NCERT Textbook - Three Questions Class 7 Notes | EduRev

English Honeycomb Class 7

Class 7 : NCERT Textbook - Three Questions Class 7 Notes | EduRev

 Page 1


NOTES FOR THE TEACHER
General
v Learning a language means using it for a wide variety of
purposes. Language is best acquired when attention is
focused on meaning, not on form.
v Words and phrases not closely related to objects and
action remain empty and lifeless to young learners.
Language comes alive when presented in meaning-making
contexts.
v Words/phrases that are used to accomplish many useful
purposes follow a certain system inherent in the language
itself.
v Learners become familiar with the system through
continuous exposure to the language in meaning-focused
situations.
v Interaction, discussion and sharing of ideas among
learners provide opportunities that elicit ‘real’ information
about them and their experiences and opinions.
v Encourage learners to work in pairs and small groups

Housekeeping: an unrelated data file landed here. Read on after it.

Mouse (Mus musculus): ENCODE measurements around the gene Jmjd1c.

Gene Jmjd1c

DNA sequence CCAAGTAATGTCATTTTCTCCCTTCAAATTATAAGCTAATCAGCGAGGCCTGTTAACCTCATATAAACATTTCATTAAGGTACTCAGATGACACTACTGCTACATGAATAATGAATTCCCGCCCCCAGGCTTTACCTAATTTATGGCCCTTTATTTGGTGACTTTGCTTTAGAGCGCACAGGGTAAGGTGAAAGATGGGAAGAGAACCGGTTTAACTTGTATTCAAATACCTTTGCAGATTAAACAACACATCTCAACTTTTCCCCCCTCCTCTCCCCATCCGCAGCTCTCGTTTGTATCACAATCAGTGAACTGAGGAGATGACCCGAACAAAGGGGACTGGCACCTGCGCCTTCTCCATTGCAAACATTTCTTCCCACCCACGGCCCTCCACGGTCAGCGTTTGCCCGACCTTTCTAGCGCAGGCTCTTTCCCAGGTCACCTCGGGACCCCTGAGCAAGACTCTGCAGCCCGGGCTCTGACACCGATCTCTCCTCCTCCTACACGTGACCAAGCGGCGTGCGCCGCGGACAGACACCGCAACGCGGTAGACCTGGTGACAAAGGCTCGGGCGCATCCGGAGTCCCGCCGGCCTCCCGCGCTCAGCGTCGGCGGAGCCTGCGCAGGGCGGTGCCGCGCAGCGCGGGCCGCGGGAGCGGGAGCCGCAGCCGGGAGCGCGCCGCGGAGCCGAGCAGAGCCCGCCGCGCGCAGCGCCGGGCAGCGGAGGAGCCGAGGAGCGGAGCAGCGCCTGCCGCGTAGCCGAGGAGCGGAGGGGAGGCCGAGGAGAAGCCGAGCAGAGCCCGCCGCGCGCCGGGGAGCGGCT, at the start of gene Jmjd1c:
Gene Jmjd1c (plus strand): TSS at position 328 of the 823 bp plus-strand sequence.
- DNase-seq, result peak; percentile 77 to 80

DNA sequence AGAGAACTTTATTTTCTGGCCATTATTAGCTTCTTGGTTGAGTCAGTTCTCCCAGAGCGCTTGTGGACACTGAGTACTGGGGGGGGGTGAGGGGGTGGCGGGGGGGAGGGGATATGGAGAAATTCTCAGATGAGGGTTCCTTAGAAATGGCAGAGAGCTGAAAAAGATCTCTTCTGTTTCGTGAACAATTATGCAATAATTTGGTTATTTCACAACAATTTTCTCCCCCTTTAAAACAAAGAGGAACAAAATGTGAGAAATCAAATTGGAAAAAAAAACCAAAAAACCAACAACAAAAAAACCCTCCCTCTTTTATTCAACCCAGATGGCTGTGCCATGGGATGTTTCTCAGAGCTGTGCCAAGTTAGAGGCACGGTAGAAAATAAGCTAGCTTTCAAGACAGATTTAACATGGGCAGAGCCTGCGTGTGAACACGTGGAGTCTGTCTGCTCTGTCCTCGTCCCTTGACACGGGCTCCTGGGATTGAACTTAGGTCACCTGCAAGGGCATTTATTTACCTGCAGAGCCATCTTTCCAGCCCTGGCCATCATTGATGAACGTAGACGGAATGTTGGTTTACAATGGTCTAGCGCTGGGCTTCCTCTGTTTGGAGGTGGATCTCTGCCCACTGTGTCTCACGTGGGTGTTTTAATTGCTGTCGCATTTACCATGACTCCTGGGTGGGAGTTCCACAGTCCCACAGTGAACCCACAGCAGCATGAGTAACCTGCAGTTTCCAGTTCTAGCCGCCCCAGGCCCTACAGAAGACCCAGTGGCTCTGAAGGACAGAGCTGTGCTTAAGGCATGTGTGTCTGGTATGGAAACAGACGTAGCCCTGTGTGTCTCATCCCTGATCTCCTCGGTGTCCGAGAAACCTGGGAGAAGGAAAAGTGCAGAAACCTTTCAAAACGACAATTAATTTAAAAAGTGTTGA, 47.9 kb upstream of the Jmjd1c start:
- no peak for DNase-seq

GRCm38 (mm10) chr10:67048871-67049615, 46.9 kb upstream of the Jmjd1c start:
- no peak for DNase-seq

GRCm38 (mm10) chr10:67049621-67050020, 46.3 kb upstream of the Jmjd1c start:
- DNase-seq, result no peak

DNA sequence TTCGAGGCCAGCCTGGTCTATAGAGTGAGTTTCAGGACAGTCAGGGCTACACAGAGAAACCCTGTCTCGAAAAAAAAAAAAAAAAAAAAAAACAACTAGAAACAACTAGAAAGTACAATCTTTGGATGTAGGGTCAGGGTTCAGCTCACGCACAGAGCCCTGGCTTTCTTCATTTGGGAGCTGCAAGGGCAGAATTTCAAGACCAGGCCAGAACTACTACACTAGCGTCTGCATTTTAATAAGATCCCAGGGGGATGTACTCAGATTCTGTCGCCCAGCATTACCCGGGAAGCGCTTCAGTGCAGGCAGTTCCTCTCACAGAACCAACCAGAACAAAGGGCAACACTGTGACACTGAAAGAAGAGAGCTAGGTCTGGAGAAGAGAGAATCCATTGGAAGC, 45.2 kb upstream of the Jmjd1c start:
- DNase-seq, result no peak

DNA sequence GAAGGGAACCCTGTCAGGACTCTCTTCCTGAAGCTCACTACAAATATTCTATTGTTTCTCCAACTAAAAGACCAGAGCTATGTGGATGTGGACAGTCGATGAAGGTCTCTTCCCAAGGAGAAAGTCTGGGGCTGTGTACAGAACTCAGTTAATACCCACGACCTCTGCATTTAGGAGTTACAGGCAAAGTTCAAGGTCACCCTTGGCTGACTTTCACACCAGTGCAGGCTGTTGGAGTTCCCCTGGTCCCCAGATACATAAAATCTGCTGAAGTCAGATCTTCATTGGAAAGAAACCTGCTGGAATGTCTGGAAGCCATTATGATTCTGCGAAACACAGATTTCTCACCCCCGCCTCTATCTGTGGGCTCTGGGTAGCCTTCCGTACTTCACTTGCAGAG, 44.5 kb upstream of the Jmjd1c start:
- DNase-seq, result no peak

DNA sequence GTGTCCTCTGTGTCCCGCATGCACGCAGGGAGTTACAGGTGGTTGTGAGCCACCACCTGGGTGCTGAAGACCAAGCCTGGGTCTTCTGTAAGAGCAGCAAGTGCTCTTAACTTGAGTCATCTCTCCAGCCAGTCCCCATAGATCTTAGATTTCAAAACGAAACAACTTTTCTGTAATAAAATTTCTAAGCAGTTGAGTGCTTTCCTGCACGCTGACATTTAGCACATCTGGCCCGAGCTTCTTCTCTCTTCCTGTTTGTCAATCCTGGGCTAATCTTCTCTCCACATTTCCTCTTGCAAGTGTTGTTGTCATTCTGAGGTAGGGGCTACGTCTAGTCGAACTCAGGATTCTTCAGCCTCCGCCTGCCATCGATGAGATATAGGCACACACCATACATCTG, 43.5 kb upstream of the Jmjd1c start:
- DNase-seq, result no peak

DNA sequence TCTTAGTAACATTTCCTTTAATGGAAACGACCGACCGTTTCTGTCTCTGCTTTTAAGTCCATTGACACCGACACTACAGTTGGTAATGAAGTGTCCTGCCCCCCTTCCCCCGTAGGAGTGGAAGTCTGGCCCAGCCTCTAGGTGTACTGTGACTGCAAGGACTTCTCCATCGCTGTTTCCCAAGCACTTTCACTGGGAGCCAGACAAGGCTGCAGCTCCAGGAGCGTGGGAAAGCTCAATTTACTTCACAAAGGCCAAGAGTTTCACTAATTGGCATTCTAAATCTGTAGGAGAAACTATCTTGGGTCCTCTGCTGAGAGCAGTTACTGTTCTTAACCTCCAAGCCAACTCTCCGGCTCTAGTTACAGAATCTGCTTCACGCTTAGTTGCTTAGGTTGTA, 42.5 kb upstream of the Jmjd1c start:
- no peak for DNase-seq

and let them go beyond the textbook by providing a
variety of language inputs for spontaneous and natural
use of language.
v Build on the exercises given in the textbook and design
more tasks/activities in keeping with learners’ interests,
needs and surroundings.  Employ free-response exercises
(with more than one possible response).
v Promote reading habits through story-reading (not
merely teaching stories as texts), story-retelling, choral
reading, shared reading, etc.
v Create class libraries for exchange of books and shared
reading.  The library may also move with children to the
next higher class.
2020-21
Page 2


NOTES FOR THE TEACHER
General
v Learning a language means using it for a wide variety of
purposes. Language is best acquired when attention is
focused on meaning, not on form.
v Words and phrases not closely related to objects and
action remain empty and lifeless to young learners.